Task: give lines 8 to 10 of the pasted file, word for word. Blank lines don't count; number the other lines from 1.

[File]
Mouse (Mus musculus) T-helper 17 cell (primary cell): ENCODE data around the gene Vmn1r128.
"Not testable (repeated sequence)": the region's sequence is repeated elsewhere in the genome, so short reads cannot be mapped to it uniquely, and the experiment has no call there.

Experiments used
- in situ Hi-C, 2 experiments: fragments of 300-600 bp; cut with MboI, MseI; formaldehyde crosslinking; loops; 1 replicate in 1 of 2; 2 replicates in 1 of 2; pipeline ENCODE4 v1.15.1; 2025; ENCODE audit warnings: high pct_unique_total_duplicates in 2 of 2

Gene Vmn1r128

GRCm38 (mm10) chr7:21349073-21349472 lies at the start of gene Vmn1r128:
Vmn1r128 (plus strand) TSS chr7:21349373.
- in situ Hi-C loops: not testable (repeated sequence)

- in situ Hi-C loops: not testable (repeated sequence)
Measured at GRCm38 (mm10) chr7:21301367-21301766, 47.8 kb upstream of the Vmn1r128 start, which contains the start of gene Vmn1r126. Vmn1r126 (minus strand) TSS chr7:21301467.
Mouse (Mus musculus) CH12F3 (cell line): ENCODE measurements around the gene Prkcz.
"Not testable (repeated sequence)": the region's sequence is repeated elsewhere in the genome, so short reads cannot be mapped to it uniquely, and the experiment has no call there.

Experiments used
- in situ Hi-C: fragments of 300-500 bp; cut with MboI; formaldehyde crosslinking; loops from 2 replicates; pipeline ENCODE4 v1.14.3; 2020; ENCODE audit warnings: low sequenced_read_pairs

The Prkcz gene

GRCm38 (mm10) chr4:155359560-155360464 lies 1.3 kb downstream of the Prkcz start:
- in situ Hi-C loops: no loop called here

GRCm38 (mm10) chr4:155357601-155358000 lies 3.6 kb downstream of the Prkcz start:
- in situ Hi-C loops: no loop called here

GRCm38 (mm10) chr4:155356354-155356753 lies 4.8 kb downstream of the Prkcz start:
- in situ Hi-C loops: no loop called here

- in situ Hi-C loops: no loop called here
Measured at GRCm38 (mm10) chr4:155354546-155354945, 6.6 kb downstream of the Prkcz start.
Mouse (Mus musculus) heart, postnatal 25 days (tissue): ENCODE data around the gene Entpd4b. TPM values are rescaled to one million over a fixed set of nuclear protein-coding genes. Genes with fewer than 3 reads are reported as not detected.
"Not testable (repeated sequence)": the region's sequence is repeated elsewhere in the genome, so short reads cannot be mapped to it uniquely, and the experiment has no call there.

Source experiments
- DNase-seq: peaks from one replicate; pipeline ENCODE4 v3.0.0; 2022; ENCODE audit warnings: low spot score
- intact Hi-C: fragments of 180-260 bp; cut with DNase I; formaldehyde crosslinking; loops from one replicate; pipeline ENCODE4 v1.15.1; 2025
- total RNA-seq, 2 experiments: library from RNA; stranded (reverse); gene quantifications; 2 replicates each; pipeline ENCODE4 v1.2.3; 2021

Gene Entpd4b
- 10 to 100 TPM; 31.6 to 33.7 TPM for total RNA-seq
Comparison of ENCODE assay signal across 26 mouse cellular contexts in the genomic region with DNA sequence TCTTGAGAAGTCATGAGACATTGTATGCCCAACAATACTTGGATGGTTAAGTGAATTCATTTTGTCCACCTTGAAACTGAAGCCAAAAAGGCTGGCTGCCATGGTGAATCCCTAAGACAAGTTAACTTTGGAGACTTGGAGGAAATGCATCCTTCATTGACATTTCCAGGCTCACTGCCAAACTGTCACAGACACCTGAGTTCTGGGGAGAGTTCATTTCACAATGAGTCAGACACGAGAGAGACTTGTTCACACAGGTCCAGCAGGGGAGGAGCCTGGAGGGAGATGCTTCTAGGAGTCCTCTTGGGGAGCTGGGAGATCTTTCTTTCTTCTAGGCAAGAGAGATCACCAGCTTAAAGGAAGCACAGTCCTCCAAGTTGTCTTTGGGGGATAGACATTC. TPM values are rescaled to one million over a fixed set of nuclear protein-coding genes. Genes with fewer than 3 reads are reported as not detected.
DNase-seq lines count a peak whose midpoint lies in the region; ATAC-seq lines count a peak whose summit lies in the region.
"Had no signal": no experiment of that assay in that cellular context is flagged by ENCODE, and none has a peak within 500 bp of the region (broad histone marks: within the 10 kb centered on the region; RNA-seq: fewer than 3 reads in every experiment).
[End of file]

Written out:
- in situ Hi-C loops: not testable (repeated sequence)

- in situ Hi-C loops: not testable (repeated sequence)
Measured at GRCm38 (mm10) chr7:21301367-21301766, 47.8 kb upstream of the Vmn1r128 start, which contains the start of gene Vmn1r126. Vmn1r126 (minus strand) TSS chr7:21301467.